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Remember the time

How Michael Jackson had an impact on our lives
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If you grew up anytime between 1970 and 1995, give or take a couple years, Michael Jackson was part of your childhood.

Maybe you thought he was the coolest thing ever; you coveted that sleek leather jacket and practiced the moonwalk across the kitchen floor.  Maybe you thought he was for wusses as you cued up the new Whitesnake album. Maybe you grooved to “Don't Stop 'Til You Get Enough,” but couldn't quite figure out what he was doing with Eddie Murphy and all those Egyptian babes in the “Remember the Time” video.

It wasn't until 1984 that I realized just how big MJ truly was. I couldn't help but hear the nonstop murmurs bouncing off my middle school's hall lockers as the “Thriller” video — The Video — made its MTV debut. My folks wouldn't yet indulge in cable TV for another six years, so all I could do was inhale the vibe.  Did you see?!? His eyes?!? The zombies?!?

Finally, when I managed to tune in a UHF station (remember UHF?) in New York that briefly attempted to compete with MTV, “Thriller” was the only thing that could prompt more anticipation in our living room than "Take on Me" (remember A-ha?). We were entranced.

These are less glamorous times for the King of Pop, but nearly everyone has their Michael Jackson memory.  We've collected a few.  No doubt you'll have your own.   -Jon Bonné

Nothing but cheersWhen I was eleven years old, I stood in a crowded gymnasium with my hands on my hips and my head turned to the left. As I waited for the opening chords of “Beat It” to pound through the speakers, I glanced down to make sure that my white pom-pom was in my right hand, and my maroon in my left. I was in the fifth grade, and my cheerleading squad was relying on Jackson’s music to carry us to victory in our first competition.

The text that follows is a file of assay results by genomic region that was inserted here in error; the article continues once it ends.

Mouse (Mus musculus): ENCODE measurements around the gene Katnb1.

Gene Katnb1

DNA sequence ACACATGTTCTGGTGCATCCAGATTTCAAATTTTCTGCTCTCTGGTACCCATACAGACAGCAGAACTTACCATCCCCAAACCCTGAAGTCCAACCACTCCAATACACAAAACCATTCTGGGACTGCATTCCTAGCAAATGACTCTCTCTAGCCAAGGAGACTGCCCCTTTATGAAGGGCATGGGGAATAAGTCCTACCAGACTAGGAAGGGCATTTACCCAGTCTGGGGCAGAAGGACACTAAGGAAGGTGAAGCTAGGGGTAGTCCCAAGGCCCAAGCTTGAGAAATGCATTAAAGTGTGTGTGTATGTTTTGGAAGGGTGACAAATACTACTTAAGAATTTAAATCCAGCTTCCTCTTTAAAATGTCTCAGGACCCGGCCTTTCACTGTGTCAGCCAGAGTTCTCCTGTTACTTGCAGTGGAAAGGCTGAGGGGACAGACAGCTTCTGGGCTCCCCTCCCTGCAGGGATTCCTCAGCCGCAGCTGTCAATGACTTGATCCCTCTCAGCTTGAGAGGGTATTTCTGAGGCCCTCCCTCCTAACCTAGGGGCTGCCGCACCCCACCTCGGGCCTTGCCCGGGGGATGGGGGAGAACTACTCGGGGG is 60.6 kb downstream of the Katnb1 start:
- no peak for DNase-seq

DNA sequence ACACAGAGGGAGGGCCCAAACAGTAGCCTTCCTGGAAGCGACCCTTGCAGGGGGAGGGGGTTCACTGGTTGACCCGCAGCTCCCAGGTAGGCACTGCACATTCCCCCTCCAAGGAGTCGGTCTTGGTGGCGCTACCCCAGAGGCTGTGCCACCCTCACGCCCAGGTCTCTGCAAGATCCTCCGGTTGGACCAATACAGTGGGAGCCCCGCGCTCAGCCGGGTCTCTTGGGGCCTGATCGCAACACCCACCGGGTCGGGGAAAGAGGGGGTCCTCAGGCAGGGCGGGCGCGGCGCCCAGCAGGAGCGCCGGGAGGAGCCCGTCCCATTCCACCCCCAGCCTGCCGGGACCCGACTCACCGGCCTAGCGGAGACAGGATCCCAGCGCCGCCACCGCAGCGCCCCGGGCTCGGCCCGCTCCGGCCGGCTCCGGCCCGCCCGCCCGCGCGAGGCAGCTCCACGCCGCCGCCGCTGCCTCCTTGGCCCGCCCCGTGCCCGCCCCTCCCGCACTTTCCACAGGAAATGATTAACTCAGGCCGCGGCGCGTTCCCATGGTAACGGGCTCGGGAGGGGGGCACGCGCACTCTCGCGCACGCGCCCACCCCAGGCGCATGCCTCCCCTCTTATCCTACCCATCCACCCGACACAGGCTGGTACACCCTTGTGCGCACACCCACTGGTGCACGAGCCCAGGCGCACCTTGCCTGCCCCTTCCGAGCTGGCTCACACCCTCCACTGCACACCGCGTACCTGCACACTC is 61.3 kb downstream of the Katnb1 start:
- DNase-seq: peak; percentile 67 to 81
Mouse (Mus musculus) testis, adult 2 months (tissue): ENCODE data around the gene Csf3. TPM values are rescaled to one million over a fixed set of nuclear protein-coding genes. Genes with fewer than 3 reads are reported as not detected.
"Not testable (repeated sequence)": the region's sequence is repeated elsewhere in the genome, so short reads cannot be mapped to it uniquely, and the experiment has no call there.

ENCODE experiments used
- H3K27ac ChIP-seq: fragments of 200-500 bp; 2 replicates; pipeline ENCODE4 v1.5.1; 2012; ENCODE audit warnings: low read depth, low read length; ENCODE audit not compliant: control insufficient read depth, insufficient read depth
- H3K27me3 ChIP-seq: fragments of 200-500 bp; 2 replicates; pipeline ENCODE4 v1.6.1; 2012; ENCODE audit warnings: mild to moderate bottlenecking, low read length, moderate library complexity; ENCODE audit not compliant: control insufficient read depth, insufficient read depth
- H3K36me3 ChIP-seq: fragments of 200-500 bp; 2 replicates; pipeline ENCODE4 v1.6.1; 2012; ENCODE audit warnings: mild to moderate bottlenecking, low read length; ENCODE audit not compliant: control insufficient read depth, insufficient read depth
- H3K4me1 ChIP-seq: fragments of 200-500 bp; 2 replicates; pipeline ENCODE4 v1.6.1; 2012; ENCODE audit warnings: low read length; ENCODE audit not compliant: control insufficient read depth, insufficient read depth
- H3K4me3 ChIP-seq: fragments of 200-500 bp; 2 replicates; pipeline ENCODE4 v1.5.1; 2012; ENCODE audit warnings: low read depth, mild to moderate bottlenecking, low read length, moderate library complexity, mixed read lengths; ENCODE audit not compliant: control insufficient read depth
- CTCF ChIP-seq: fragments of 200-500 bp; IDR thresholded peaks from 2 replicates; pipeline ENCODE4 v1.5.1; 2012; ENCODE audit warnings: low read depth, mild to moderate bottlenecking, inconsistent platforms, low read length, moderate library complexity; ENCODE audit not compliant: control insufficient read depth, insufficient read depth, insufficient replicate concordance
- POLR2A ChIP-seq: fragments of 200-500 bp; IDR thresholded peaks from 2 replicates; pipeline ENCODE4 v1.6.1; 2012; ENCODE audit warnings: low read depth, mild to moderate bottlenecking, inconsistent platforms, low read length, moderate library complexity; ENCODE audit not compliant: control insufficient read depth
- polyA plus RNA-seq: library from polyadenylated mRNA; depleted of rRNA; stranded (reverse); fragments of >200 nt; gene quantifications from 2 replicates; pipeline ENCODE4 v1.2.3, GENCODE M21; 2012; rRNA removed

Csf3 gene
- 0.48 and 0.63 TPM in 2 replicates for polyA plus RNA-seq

The song finally began, and a kind of hush fell over the audience. By that time, in the fall of 1983, the tune was familiar, but it was still new and fresh, and the excitement of the song made up for the gawky fumbling of a group of prepubescent girls.

As the song faded out, our routine completed with a Rockette-style kick line, each member of the squad grinned. We didn’t need to wait for the judging ceremony to know that we had won first place.

When most people hear “Beat It” now, they probably remember Michael’s red leather jacket with all the zippers, or the gangs having a dance-off in the video. But for me, that song will always bring back the excitement of performing — and winning. -Kim Reed

A first purchaseWhen Jackson released “Thriller,” I was about nine years old and had recently discovered the joy of Casey Kasem's Weekly Top 40. In those pre-downloading days, I recorded music by holding up a big ol' tape recorder to the radio when a song that I liked came on the air, trying to time it so I got most of the song and missed the DJ chatter and commercials.

“Thriller” was too good for that kind of treatment. First of all, I liked most of the songs that made it to the radio — “Billie Jean,” “Beat It,” “Wanna Be Startin' Somethin',” “Thriller,” “Human Nature,” “The Girl Is Mine” ... way too many songs to record on my own.

Plus, Michael Jackson was so hip back then, with the moonwalk and that sequined glove, that it was considered cool among my elementary school pals to have the album. There was no recourse — I walked into the now-deceased Waxie Maxie's with my seven dollars and bought my very first tape.

Sadly, I suspect that when my son finds that out someday, he'll understand the whole “buying tapes at the record store” concept, but won't ever believe that at one time, Michael Jackson was considered cool. -Craig Berman

Not too weirdIt pains me to think about it now, because it pains me to look at Michael Jackson now … but I used to have a crush on Michael Jackson.